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401K vs. Roth IRA
Old 09-11-2004, 07:44 PM   #1
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401K vs. Roth IRA

Hi,

I've been re-evaluating my investment strategy based on what I've been reading in the book "Retirement Savings Bomb" and the investment strategies of succesful ER'ers.

I'm currently savings 10% of my pre-tax salary in my 401K and receiving a 5% match from my employer. My original goal was to eventually increase my contributions until I reached 20%. I am currently not contributing anything to my Roth IRA which contains only about $350 rolled over from an old 403b.

I am considering reducing my 401K contribution to 5% to take advantage of the 5% match and funding my Roth IRA with the after tax $$ (about $200/month) in an ETF.

Does this make sense?

If it does make sense where should I purchase my ETF? ShareBuilder or Vanguard?

Thanks!
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Re: 401K vs. Roth IRA
Old 09-11-2004, 11:30 PM   #2
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Re: 401K vs. Roth IRA

That sounds reasonable. Common Wisdom about 401k versus Roth is: max out matching in 401k, fully fund Roth, fully fund 401k.

If you are going to be buying ETFs, I think Sharebuilder is a better bet. Commissions are lower (Vanguard brokerage is NOT cheap) and they have free dividend reinvestment. That being said: the cheapest commissions they have is $4 per purchase. If you are investing $200, that's 2%.
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Re: 401K vs. Roth IRA
Old 09-11-2004, 11:56 PM   #3
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Re: 401K vs. Roth IRA

I would suggest not using the ETF particularly with such a small amount monthly. *As Whakamole says the fees will be high as a percentage of the amount invested. *I use ETFs for my taxable account but only because of two reasons which don't seem to apply to you.

The first is that I'm a temporary US tax resident and Vanguard doesn't have a great policy of dealing with non-US residents. *My wife's IRA is with Vanguard but that's because they can't kick out her IRA once we stop being US tax residents (though we'll probably be draining it at the point anyways).

And second I'm making my purchases in sporadic lumps that are quite large (ESPP money, bonuses, topping out on FICA, build up savings, etc.) so that my cost for the purchase is *a very small fraction of a percent.

In general, ETFs make sense for individuals like me and those who want to trade in ETFs. *Most others would be best served by buying into a Vanguard index fund instead. *If the reason that you are planning to buy the ETF is for diversification it is likely that the benefit that you gain from that will be swamped by the higher purchase fees. *If it's because you won't have enough for the minimum purchase amount on a Vanguard fund then just collect the money up until you get to the threshold.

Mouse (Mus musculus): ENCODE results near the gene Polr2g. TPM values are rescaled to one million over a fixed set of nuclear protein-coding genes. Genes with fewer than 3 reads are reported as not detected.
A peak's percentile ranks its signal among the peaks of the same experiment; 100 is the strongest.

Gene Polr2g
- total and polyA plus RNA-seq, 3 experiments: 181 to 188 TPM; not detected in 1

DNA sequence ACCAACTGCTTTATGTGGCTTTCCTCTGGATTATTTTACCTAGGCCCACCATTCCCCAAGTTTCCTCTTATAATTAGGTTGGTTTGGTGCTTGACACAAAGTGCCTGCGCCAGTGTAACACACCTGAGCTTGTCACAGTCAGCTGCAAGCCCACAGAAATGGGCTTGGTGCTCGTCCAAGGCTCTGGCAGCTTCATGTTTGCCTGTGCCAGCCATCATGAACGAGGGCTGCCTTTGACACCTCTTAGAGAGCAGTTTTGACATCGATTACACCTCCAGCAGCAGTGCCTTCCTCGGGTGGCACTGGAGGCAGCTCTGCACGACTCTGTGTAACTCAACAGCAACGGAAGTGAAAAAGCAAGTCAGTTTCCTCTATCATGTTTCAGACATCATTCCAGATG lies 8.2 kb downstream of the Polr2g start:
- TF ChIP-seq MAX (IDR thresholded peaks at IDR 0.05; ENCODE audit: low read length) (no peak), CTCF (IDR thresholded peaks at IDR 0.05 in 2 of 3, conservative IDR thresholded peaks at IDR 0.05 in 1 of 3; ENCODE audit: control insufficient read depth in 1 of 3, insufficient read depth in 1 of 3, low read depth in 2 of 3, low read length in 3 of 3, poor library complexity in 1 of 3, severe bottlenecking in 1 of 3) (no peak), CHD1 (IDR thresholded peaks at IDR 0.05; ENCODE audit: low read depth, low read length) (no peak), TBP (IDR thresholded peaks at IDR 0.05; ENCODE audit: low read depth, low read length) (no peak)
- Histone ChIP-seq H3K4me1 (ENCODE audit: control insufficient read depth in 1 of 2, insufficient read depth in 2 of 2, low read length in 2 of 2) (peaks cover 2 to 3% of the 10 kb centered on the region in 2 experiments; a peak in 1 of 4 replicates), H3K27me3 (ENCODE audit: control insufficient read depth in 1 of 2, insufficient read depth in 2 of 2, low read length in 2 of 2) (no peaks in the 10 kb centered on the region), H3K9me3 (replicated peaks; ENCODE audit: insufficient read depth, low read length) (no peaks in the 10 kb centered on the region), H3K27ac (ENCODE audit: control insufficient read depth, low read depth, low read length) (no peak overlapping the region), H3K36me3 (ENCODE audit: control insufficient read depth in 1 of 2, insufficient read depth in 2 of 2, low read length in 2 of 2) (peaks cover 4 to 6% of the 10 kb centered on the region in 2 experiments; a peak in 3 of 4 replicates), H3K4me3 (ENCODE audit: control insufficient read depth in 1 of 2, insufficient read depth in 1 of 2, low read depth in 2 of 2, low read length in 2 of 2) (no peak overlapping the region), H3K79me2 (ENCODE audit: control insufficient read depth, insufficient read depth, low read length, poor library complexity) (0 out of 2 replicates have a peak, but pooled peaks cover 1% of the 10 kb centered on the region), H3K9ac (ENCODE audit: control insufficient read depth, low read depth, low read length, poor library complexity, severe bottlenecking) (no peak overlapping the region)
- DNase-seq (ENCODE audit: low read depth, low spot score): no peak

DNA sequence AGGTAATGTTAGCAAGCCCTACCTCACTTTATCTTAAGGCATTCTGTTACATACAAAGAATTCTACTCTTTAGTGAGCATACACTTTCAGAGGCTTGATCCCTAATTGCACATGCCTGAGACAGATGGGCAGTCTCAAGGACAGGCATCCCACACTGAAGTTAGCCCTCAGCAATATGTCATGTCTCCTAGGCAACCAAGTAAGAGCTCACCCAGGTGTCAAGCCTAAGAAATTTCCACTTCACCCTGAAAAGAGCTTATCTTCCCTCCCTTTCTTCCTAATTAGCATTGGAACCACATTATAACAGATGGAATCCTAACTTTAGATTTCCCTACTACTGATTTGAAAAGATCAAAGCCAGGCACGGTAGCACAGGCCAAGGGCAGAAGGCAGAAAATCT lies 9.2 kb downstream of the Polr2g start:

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Re: 401K vs. Roth IRA
Old 09-12-2004, 12:02 AM   #4
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Re: 401K vs. Roth IRA

Quote:
I would recommend that you just buy into a Vanguard index fund instead. If the reason that you are buying the ETF is for diversification it is likely that the benefit that you gain from that will be swamped by the higher purchase fees. If it's because you won't have enough for the minimum purchase amount on a Vanguard fund then just collect the money up until you get to the threshold.
May I make an alternate suggestion: TIAA-CREF. You can start with a $50/mo automatic investment plan, and no minimum. Low fees, and it looks like they have a better selection of funds now (including a REIT fund.)

You can then build up until you have enough to invest in ETFs or funds with higher minimums.
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Re: 401K vs. Roth IRA
Old 09-12-2004, 03:01 PM   #5
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Re: 401K vs. Roth IRA

LOL - to me $200/month to a single investment *IS* a lot....but I guess it's all relative.

How much do people normally invest when they're buying ETFs?? On ShareBuilder, a comment on the site indicated that the common automatic purchase was $100/month.

Also, which are better, ETFs or index funds?
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Re: 401K vs. Roth IRA
Old 09-12-2004, 03:24 PM   #6
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Re: 401K vs. Roth IRA

I really think you are better off with mutual funds for now.

Each time you buy and sell an ETF, you have to pay the brokerage fee which is fixed. So you are at a disadvantage to begin with. If you buy an ETF with $200 at Sharebuilder, you only get $196 worth of stock - you have to earn 2% just to break even!

There are mutual fund companies that are friendly to small investors (as long as you agree to a monthly investment plan.)